The Pentagon has laid out its enforcement and punishment procedures for its civilian Covid-19 vaccine mandate with just over a month to go until the deadline for civilian employees to be fully vaccinated.
The guidance, which was circulated on Monday, says civilian employees who refuse to be vaccinated will face an escalating series of punishments, including five days of education and counseling, 14 days of unpaid suspension, and finally termination “for failing to follow a direct order.”
These enforcement actions can begin on November 22, the date of the deadline for vaccination. The guidance notes that there are other options for punishment as well, though it does not say what they are.
Civilian employees with an exemption from vaccination or awaiting a decision on an exemption will not face enforcement actions. Employees can get vaccinated during working hours and they may take two days of administrative leave after receiving each dose if they experience an adverse reactions.
Meanwhile, the ranking member of the Senate Armed Services Committee, Oklahoma Republican Sen. James Inhofe, pushed back against the military’s mandate. In a letter to Defense Secretary Lloyd Austin, Inhofe urged the military to “suspend the vaccine mandate,” according to a press release from his office.
In the letter sent Monday, Inhofe argued the mandate may hurt military readiness, which is the opposite of what Pentagon officials have said.
“At a time when our adversaries continue to increase their quantitative and qualitative advantage against our forces, we should seek to ensure that no policy, even unintentionally, hinders military readiness,” Inhofe wrote in the letter.
After Austin announced he planned to ask President Joe Biden for approval to implement a vaccine mandate for the military, Chairman of the Joint Chiefs of Staff Mark Milley said a proposed mandate was critical to military readiness.
Milley said in a memo in August that the “Joint Force medical professionals recommend this as a necessary step to sustain our readiness and protect our force, our coworkers, our families, and our communities.”
Services have different deadlines
Each service has set a deadline for service members to be vaccinated. The Air Force has the earliest deadline, requiring its active duty force to be fully vaccinated by November 2. As of this month, the Air Force has fully or partially vaccinated 95.4% of active duty airmen.
The Navy, which has a November 28 deadline, leads the services with 99% of its active duty force either fully or partially vaccinated, while the Marine Corps, with the same deadline, has fully or partially vaccinated 90% of active duty Marines.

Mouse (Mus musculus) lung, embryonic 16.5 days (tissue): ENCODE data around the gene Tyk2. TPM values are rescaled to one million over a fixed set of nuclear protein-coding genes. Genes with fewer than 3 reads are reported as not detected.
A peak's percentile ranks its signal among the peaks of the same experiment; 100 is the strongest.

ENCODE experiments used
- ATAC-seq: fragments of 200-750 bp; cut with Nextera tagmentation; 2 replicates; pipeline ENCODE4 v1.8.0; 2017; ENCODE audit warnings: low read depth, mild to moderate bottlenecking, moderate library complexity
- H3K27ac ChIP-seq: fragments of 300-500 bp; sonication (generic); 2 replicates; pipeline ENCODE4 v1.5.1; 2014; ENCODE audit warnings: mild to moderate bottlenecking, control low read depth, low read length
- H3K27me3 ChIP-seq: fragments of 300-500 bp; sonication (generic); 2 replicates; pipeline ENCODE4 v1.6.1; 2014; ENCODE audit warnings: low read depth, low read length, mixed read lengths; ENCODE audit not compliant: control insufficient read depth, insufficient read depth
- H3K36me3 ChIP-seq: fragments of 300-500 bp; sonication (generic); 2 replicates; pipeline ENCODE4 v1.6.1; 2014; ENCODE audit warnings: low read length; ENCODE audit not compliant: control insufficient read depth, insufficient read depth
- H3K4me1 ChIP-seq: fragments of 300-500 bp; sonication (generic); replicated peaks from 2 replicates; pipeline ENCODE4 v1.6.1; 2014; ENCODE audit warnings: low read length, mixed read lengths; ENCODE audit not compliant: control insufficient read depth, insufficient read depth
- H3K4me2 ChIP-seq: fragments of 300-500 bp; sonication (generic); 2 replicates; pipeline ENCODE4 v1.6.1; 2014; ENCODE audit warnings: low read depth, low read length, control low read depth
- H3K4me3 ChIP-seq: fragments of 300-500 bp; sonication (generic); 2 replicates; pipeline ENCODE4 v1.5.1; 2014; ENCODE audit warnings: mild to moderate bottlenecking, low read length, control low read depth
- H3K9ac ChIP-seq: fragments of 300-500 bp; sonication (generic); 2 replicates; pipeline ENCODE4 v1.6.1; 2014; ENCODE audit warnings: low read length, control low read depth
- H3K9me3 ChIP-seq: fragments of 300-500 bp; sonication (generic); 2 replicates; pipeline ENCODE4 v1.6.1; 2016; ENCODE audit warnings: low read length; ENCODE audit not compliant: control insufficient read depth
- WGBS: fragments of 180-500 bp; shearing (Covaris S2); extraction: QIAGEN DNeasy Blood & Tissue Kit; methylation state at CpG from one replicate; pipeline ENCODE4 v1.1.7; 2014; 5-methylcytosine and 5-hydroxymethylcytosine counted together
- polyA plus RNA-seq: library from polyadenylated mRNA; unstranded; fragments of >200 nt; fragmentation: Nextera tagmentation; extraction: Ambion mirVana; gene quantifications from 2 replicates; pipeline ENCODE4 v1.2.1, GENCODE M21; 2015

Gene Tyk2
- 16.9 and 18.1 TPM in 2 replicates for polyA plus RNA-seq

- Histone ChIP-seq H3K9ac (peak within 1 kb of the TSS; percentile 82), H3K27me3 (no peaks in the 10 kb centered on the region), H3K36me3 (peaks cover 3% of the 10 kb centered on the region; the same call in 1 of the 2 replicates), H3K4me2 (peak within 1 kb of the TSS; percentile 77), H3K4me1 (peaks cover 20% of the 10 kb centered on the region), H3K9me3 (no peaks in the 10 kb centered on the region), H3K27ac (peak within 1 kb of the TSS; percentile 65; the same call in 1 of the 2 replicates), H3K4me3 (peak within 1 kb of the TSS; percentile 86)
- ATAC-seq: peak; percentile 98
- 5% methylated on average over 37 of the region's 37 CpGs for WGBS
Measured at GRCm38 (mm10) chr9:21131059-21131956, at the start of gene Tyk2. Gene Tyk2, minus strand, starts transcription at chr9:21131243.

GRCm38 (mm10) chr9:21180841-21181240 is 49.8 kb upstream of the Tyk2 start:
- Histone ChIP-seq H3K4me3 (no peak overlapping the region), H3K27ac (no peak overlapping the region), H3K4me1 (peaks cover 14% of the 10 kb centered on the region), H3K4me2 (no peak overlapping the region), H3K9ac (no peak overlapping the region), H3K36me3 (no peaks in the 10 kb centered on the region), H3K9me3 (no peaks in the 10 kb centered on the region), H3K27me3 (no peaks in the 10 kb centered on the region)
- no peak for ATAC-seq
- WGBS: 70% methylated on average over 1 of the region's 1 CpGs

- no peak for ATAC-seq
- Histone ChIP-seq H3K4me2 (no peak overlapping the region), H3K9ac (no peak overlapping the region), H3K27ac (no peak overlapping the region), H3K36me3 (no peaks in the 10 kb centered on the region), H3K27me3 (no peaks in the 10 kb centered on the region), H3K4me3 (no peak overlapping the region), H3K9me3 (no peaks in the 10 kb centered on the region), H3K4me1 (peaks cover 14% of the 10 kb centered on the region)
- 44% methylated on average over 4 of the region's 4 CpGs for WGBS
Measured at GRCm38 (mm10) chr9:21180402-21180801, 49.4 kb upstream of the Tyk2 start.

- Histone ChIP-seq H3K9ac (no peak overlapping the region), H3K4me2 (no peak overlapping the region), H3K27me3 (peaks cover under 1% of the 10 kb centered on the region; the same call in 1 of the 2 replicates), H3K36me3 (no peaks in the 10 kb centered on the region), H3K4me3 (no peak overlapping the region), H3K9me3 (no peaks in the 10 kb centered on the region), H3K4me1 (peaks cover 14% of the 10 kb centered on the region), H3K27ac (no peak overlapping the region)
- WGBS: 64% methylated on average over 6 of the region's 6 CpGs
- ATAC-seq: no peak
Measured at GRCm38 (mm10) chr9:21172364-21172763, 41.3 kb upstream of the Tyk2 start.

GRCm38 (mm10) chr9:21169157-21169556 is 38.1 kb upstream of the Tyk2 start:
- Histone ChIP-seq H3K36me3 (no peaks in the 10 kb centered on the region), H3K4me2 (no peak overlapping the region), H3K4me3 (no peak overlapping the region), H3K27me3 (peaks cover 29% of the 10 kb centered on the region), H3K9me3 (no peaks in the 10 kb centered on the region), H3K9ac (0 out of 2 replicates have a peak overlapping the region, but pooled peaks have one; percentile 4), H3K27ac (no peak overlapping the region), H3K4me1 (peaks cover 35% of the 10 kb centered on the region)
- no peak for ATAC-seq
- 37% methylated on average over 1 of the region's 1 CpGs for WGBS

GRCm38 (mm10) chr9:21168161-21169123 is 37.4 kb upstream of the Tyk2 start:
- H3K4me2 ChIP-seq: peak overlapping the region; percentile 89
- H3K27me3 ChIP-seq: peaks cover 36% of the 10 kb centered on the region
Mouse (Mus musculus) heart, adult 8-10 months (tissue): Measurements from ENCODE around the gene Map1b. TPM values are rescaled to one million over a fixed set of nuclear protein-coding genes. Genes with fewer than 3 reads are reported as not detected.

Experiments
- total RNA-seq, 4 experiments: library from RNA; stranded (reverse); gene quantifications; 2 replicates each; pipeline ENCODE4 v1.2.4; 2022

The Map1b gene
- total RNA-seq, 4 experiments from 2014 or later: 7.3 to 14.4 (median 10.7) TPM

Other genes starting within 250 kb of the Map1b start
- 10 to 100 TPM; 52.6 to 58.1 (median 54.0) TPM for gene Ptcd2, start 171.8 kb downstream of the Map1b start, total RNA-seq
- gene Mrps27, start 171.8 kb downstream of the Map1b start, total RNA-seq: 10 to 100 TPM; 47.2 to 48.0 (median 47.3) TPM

The Army has partially or fully vaccinated 91.4% of active duty soldiers, and its deadline for vaccination is December 15.
In all, the military has a 96.7% vaccination rate among active duty, including fully and partially vaccinated, Pentagon press secretary John Kirby said at a briefing last week, which means approximately 44,700 active duty troops remain unvaccinated out of a total force of 1.35 million. That puts the military well ahead of the general population, which has a 78.4% vaccinate rate for those 18 and over.
Neither the Navy nor the Marine Corps have granted any religious exemptions for service members as the deadlines approach for vaccination, the services said last week, though both acknowledge receiving exemption requests.
“As of October 14, multiple religious accommodation requests related to the COVID vaccine mandate have been adjudicated and none have yet been approved,” the Navy said in a statement to CNN on Friday.
“As we continue to review and adjudicate such requests, each will continue to be given full consideration with respect to the specific facts and circumstances submitted,” the statement said.
Last Wednesday, the Marine Corps said it too had not approved any religious exemptions.
“As of Oct 13, 2021, no religious accommodation requests have been approved for the COVID-19 vaccine,” the Marine Corps said in a statement. “All current exemption requests are being reviewed on a case-by-case basis.”
Last Thursday, the Navy made it clear that it will pursue discharge for any sailors who refuse vaccination without a pending or approved exemption.
“Commands shall not allow Sailors refusing the vaccine to promote or advance, reenlist, or execute orders with the exception of separation orders,” the Navy said in a press release.
CNN has reached out to the Air Force and Army to see if either have approved any religious exemptions.
Unlike the military, the Defense Department does not have a system in place to track vaccinations in real-time for its civilian workforce. Instead, civilian employees must provide proof of vaccination to their supervisors, who will then verify and record the information.
Pentagon contractors to do not fall under this guidance. Instead, they must either be fully vaccinated or show the results of a recent negative Covid-19 test before entering any DoD buildings or facilities.
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